Saturday, June 12, 2010

Interview for the Courier: Home at last - Jun. 11, 2010


(click on image above to view original online article)

ST. ANDREWS – Just more than a year ago Rhiannon Davies and her husband Sebastiaan Ambtman set sail from the Netherlands for Canada with their two young children – and they finally arrived in St. Andrews Friday.

Rhiannon is the daughter of Huw and Jessie Davies, who live in St. Andrews, and she said they had an amazing reception when they arrived in the harbour as wharfinger BB Chamberlain took her mother out to greet them. Dutch friends who have shared part of their journey have also been impressed with how well they have been treated since arriving in St. Andrews and have already made many friends. The couple, who live in Amsterdam, left Den Helder May 19, 2009 with son Macsen, now two and then only nine months old, and daughter Emma, now four, in their 37-foot Breehorn Pjotter and have visited 20 countries along the way. “We have both always loved sailing and the kids are at an age where it is fantastic to spend time with them. We agreed to take a sabbatical and combine spending a lot of time with the kids and living an adventure we had always dreamed of,” said Davies.

While they both grew up doing a lot of sailing they had never tackled long distances before – it was mostly day trips – although they spent their honeymoon five years ago sailing from St. Andrews to Rhode Island and have sailed in Croatia and Norway. They purchased their boat with the intention of eventually doing a longer trip. They were actually at sea about 20 per cent of the time, said Davies, with the rest of the time anchored in a harbour or on a mooring. Among the countries they visited were England, Spain, Portugal, Morocco, the Canary Islands, Cape Verda Island, Suriname, Trinidad and Tobago. 

The couple said the children have been great and although everyone was a little queasy during the first 24 hours at sea they soon found their sea legs. The longest time they were ever at sea was the two weeks it took them to cross the Atlantic. There is no freezer on the boat for storing meat, so while at sea they would try to catch some fresh fish and landed some tuna, barracuda and wahoo for their meals. As Ambtman pointed out, you couldn’t find anything fresher. Her greatest fear, said Davies, was the weather and safety and her second was how they were going to keep the children entertained on the long Atlantic crossing — but everything worked out fine. “We were very careful about how we structured the day. We kept it quite full of activities and they had a wonderful time. Fortunately the weather was beautiful.” Thanks to modern technology they were able to keep in touch with her parents – which was a great relief to them – via e-mail and they updated their blog every day (

Everything didn’t always go smoothly, said Davies, and they had a tough trip between Portugal and Morocco because of the winds but they coped with this as well as other setbacks such as problems with the pump which left them with a flooded living room and an oil leak on the first day of their Atlantic crossing. Before they left, Ambtman said they took a weather course and additional navigational training, obtained a radio licence and learned some sea survival training. He stopped work three months before they left in order to get the boat ready for the trip.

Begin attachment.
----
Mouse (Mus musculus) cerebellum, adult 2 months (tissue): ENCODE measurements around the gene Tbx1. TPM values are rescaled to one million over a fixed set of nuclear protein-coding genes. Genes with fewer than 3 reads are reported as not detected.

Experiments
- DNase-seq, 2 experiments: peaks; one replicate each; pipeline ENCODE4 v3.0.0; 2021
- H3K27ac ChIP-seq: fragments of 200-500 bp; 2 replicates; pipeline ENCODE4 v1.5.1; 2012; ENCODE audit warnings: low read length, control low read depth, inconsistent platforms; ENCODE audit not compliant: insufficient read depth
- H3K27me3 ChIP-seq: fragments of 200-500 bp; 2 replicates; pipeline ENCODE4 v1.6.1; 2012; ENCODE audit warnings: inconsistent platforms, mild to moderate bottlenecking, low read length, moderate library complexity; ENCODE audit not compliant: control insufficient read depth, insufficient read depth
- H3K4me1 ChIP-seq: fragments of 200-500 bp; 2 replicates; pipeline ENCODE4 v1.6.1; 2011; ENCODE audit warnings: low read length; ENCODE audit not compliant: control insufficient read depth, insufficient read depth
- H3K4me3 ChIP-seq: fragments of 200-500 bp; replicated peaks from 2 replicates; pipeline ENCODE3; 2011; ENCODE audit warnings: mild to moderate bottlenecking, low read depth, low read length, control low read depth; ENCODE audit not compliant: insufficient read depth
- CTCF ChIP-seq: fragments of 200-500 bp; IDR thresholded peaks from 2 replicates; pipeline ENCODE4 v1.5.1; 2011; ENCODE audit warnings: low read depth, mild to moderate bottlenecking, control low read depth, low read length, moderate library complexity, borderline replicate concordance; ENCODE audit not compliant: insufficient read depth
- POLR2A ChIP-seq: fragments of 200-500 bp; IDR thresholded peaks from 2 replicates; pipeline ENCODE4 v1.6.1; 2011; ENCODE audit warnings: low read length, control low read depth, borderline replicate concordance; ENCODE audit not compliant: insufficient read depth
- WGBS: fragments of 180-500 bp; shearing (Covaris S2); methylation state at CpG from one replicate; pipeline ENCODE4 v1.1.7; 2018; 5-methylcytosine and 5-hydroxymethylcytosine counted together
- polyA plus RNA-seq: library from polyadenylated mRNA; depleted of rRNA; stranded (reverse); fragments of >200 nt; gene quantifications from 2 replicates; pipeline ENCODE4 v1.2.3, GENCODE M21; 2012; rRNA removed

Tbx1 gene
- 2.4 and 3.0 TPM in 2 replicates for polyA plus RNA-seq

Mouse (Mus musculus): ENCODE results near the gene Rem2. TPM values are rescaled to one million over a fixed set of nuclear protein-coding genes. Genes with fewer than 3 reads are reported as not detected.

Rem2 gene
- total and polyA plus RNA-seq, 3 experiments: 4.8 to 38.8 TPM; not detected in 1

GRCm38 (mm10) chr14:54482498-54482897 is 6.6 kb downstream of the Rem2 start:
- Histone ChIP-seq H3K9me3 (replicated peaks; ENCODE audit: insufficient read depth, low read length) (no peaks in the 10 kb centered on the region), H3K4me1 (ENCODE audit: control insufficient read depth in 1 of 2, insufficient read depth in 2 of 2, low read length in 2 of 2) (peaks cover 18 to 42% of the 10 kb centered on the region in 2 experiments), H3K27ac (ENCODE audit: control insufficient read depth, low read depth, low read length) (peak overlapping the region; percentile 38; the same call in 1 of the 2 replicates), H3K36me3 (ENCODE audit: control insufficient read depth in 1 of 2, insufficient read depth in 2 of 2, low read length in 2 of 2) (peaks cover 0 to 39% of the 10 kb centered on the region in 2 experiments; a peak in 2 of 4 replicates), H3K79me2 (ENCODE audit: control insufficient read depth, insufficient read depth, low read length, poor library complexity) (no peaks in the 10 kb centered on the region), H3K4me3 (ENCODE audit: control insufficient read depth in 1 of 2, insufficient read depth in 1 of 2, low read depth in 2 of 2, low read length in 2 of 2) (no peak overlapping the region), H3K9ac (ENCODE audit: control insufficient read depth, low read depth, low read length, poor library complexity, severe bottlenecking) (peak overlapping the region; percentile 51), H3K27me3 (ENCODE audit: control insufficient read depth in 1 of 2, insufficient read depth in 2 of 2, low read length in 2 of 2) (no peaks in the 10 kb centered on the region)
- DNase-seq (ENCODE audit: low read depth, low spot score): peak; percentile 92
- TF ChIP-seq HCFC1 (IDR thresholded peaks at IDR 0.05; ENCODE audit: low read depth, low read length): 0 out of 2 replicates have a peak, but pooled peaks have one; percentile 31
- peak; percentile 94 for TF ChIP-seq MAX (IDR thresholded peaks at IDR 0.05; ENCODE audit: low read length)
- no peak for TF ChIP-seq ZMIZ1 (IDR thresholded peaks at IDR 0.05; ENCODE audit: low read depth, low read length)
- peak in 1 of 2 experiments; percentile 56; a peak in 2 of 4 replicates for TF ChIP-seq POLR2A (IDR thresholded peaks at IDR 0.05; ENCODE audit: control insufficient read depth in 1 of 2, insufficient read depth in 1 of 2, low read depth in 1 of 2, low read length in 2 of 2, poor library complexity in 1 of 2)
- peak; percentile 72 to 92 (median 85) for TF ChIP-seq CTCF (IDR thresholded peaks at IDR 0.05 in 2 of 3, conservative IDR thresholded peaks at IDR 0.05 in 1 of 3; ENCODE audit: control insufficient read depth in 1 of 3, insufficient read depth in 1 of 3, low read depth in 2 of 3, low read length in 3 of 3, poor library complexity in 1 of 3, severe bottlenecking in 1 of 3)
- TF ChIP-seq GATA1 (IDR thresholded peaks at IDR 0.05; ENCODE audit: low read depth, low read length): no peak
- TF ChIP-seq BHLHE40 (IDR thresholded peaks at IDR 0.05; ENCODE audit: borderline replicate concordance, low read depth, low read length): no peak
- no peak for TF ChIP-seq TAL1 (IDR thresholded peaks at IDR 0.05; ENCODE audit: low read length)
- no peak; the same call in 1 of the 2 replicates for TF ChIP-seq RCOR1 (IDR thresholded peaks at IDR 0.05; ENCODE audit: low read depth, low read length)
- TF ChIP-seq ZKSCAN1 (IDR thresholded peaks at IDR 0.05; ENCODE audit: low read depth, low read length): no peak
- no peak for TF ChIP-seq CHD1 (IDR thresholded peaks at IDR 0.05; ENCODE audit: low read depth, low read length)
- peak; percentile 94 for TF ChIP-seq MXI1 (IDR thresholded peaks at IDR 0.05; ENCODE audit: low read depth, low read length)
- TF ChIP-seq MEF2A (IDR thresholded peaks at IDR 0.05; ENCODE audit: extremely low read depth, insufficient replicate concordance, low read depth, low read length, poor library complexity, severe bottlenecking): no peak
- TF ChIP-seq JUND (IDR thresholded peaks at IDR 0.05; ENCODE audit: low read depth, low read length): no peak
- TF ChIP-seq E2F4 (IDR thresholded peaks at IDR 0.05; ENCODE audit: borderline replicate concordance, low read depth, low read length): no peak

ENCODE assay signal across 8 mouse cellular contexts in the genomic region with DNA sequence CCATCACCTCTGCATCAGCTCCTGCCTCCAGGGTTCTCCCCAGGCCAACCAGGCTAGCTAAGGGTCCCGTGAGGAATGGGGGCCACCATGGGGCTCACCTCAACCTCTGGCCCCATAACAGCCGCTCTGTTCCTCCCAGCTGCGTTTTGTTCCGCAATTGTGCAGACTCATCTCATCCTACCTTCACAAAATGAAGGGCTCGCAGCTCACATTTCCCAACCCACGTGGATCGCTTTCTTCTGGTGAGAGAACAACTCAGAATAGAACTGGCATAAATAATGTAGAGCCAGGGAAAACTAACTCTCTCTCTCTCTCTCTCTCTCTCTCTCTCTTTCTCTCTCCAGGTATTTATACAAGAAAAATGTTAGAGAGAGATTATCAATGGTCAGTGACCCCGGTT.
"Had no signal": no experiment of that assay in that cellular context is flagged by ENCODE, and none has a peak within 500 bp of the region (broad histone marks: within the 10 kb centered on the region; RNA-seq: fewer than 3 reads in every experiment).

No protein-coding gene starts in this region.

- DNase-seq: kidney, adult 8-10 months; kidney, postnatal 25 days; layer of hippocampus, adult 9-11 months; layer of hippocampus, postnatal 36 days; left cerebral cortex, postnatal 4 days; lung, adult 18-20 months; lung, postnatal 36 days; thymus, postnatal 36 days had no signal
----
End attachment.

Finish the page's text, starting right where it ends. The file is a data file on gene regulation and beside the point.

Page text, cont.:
Both quit their jobs in order to make the trip. Davies is an engineer but was responsible for global logistics for Danone while Ambtman, whose background is in finance, had been working in the internet industry for eBay. They plan to start looking for new jobs a few months before they return to Holland and feel confidant there will be opportunities. They will spend most of June in St. Andrews then plan to travel to Nova Scotia, PEI and possibly Newfoundland. They are still working on their plans after that but their goal is to cross the Atlantic again next summer so they are home by August 2011 as Emma is due to start school in the fall. “Our initial plan was to go for a year but we have had such an amazing time and we are already on our way now. We may as well make the most of it now,” said Davies. She said they expected others making such long trips would be mostly retired but they have met five other families with young children who have become firm friends and their children have had other youngsters to play with.

For her the most interesting part of the trip was the Gambia. Going up the river, she said, they came across little villages that don’t have road access and the people were incredibly friendly so they felt really safe. Ambtman said he particularly enjoyed the Atlantic crossing when there was just the four of them on the boat together in the middle of the ocean and they were so far away from land.

Looking back on the trip Davies said it was really different from what they had expected – and better. Their preference was to sail at night when the children were asleep and they would take it in turns to keep watch. “I thought it would be a real time to think and discover ourselves but we were incredibly busy. I couldn’t believe how much there is to do on the boat and raising the kids is a full time job.

“We have seen some amazing things and the kids have been flexible and they are aware of different things. We have learned an incredible amount about the boat, sailing, weather and navigating.”

Barb Rayner/Courier
Sebastiaan Ambtman and his wife Rhiannon Davies, with their two children Emma,4, and Macsen, 2, arrived in St. Andrews Friday after spending more than a year at sea.

Link to the article on the Saint Croix Courier website.

1 comment:

  1. Wow - now I want an autograph when I see you four next ;)